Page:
On April 21, 2003, during the period of his agency agreement with Cornerstone, Knichel sent a letter to several draymen on Knichel Logistics letterhead indicating that the "Pittsburgh office of Cornerstone Systems would no longer be representing Cornerstone Systems as of the close of business on Friday, April 25, 2003." (Amended Complaint Ex. F).
Cornerstone then instituted this action.
III. LEGAL STANDARD FOR SUMMARY JUDGMENT
Pursuant to FED. R. CIV. P 56(c), summary judgment shall be granted when there are no genuine issues of material fact in dispute and the movant is entitled to judgment as a matter of law. To support denial of summary judgment, an issue of fact in dispute must be both genuine and material, i.e., one upon which a reasonable fact finder could base a verdict for the non-moving party and one which is essential to establishing the claim. Anderson v. Liberty Lobby, 477 U.S. 242, 248 (1986). When considering a motion for summary judgment, the court is not permitted to weigh the evidence or to make credibility determinations, but is limited to deciding whether there are any disputed issues and, if there are, whether they are both genuine and material. Id. The court's consideration of the facts must be in the light most favorable to the party opposing summary judgment and all reasonable inferences from the facts must be drawn in favor of that party as well. Whiteland Woods, L.P. v. Township of West Whiteland, 193 F.3d 177, 180 (3d Cir. 1999), Tigg Corp. v. Dow Corning Corp., 822 F.2d 358, 361 (3d Cir. 1987).
When the moving party has carried its burden under Rule 56(c), its opponent must do more than simply show that there is some metaphysical doubt as to the material facts. See Matsushita Elec. Indus. Co. v. Zenith Radio Corp., 475 U.S. 574, 586 (1986). In the language of the Rule, the nonmoving party must come forward with "specific facts showing that there is a genuine issue for trial." FED. R. CIV. P 56(e). Further, the nonmoving party cannot rely on unsupported assertions, conclusory allegations, or mere suspicions in attempting to survive a summary judgment motion. Williams v. Borough of W. Chester, 891 F.2d 458, 460 (3d Cir.1989) (citing Celotex Corp. v. Catrett, 477 U.S. 317, 325 (1986)). The non-moving party must respond "by pointing to sufficient cognizable evidence to create material issues of fact concerning every element as to which the non-moving party will bear the burden of proof at trial." Simpson v. Kay Jewelers, Div. Of Sterling, Inc., 142 F. 3d 639, 643 n. 3 (3d Cir. 1998), quoting Fuentes v. Perskie, 32 F.3d 759, 762 n.1 (3d Cir. 1994).
In the trademark context, if the record contains no evidence of actual confusion between the parties' marks, the Court can conclude that "no likelihood of confusion exists as a matter of law." See generally V Secret Catalogue, Inc. v. Moseley, 2000 U.S. Dist. LEXIS 5215 (W. D. Ky. 2000).
A. The Knichel Defendants' Motion for Summary Judgment
Cornerstone's Claim for Misappropriation of Trade Secrets Cornerstone contends that the Knichel Defendants are liable for misappropriation of trade secrets for their alleged post-termination retention and use of the SPQs negotiated with the carriers that shipped through Cornerstone. In a Memorandum Order dated April 29, 2003, this Court found that Cornerstone had failed to meet its burden that such information constituted trade secrets under Pennsylvania law. After reviewing this record on summary judgment, the Court finds no basis in fact or law deviate from its earlier ruling.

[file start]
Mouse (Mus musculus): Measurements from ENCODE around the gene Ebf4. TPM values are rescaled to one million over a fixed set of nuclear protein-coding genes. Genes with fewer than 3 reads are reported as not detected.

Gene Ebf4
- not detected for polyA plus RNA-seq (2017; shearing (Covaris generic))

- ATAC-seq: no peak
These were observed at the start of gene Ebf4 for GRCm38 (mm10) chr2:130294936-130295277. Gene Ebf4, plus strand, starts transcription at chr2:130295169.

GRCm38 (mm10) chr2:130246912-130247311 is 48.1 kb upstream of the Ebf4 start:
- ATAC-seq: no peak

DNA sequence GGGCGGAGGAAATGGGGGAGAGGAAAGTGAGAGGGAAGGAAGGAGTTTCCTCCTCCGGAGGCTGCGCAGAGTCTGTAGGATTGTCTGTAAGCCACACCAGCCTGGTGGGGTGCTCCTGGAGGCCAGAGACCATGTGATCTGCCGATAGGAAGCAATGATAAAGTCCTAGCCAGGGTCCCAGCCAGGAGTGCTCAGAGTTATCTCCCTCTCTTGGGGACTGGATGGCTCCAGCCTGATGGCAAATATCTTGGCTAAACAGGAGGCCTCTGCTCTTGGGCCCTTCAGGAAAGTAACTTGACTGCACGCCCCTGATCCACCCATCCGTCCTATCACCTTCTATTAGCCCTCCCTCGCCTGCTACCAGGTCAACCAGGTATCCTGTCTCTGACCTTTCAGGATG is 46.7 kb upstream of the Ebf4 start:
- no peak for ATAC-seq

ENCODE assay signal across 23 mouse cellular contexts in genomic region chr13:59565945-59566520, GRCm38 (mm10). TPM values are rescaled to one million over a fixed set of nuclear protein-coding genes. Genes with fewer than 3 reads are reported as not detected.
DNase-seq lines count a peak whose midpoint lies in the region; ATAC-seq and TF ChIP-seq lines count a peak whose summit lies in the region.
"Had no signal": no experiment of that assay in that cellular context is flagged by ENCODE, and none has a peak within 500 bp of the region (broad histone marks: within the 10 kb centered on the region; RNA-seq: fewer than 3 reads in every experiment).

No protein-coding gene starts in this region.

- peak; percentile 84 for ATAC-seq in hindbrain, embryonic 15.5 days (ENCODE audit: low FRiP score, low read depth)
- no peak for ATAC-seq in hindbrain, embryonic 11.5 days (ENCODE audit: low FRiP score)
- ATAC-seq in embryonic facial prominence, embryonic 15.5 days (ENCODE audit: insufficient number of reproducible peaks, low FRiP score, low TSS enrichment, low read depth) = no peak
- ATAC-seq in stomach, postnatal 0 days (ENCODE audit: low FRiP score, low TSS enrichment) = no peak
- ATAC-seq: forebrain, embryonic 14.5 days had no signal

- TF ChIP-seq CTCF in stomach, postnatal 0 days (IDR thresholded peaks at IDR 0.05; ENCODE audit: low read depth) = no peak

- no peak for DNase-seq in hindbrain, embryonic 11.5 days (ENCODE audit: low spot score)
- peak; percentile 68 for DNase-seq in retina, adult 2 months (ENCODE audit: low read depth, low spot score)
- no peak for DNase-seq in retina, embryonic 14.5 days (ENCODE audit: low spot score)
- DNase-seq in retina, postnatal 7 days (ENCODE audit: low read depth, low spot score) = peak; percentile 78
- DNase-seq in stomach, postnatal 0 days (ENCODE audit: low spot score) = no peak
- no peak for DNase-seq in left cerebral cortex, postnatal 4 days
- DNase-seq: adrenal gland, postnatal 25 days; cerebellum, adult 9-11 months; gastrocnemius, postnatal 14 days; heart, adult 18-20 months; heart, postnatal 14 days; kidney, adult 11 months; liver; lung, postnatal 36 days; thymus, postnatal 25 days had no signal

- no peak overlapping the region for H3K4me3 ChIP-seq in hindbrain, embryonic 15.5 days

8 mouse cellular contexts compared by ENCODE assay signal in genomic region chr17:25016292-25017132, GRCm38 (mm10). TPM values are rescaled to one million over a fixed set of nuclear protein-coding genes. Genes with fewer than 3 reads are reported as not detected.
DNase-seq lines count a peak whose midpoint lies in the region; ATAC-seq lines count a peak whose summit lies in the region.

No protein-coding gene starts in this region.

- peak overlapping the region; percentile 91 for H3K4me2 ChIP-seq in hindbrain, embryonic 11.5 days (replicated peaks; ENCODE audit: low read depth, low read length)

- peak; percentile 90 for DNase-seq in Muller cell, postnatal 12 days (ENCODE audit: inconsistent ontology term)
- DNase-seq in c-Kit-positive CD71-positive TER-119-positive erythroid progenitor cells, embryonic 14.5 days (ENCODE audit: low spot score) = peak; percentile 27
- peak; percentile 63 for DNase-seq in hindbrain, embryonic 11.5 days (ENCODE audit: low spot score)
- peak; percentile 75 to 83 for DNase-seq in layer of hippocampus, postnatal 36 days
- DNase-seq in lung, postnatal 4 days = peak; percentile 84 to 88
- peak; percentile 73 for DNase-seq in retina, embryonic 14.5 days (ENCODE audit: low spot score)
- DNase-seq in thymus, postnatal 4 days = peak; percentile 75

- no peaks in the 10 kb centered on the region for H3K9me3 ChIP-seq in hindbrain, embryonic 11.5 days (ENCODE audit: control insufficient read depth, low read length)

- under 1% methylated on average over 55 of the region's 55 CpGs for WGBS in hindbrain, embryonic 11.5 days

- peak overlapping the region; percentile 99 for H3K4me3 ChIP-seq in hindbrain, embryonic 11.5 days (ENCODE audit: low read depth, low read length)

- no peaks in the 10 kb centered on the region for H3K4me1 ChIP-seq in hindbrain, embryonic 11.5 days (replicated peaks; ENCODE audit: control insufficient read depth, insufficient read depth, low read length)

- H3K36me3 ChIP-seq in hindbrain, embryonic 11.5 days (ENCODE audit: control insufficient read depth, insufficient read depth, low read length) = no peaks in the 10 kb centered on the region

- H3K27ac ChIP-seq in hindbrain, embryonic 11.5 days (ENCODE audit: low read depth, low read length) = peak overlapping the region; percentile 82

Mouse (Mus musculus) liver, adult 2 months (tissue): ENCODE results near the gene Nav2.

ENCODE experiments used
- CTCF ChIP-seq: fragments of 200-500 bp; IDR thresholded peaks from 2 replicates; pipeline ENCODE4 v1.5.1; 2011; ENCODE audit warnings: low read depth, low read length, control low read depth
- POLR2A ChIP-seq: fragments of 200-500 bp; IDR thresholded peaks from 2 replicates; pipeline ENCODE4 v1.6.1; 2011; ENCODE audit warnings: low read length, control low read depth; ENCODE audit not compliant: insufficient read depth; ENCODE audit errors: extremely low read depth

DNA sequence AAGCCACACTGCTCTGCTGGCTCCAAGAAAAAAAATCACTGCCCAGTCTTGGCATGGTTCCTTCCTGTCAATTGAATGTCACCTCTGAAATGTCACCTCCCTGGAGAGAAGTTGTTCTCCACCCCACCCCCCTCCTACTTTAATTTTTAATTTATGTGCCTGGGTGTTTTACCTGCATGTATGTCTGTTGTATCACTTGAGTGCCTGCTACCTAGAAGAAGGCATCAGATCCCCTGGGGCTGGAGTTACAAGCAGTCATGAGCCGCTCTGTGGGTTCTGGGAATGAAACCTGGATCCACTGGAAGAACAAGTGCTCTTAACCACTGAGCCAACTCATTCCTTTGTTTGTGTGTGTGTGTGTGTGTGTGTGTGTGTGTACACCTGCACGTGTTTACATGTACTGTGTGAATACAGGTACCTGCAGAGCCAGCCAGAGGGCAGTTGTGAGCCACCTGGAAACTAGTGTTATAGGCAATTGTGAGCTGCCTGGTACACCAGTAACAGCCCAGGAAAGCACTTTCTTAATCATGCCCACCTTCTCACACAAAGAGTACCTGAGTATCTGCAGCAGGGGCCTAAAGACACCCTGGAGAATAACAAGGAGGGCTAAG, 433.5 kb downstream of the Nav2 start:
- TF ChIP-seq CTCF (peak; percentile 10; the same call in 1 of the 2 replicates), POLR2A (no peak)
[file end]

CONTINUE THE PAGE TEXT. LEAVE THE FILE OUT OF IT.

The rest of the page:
Trade secret misappropriation cases are governed by state tort law. Midland-Ross Corp. v. Sunbeam Equip. Corp., 316 F. Supp. 171, 177 (W.D. Pa.1970), aff'd per curiam, 435 F.2d 159 (3d Cir. 1970). Pennsylvania courts have adopted the definition of trade secret found in a comment to the Restatement of Torts. See Smith v. BIC Corp., 869 F.2d 194, 199 (3d Cir. 1989); see also RESTATEMENT OF TORTS § 757 cmt. b (1939). This comment provides:
A trade secret may consist of any formula, pattern, device or compilation of information which is used in one's business, and which gives him an opportunity to obtain an advantage over competitors who do not know or use it. It may be a formula for a chemical compound, a process of manufacturing, treating or preserving materials, a pattern for a machine or other device, or a list of customers. [A trade secret] . . . differs from other secret information in a business . . . in that it is not simply information as to single or ephemeral events in the conduct of a business, as, for example, the amount or other terms of a secret bid for a contract or the salary of certain employees, or the security investments made or contemplated, or the date fixed for the announcement of a new policy or for bringing out a new model or the like. A trade secret is a process or device for continuous use in the operation of the business.
Id. See also Emtec, Inc. v. Condor Tech. Solutions, Inc., 1998 U.S. Dist. LEXIS 18846 *17-18 (E. D. Pa. 1998). In addition, the Third Circuit cited several factors which should be considered in concluding whether certain information is a trade secret:
(1) the extent to which the information is known outside of the owner's business; (2) the extent to which it is known by employees and others involved in the owner's business; (3) the extent of measures taken by the owner to guard the secrecy of the information; (4) the value of the information to the owner and to his competitors; (5) the amount of effort or money expended by the owner in developing the information; and (6) the ease or difficulty with which the information could be properly acquired or duplicated by others.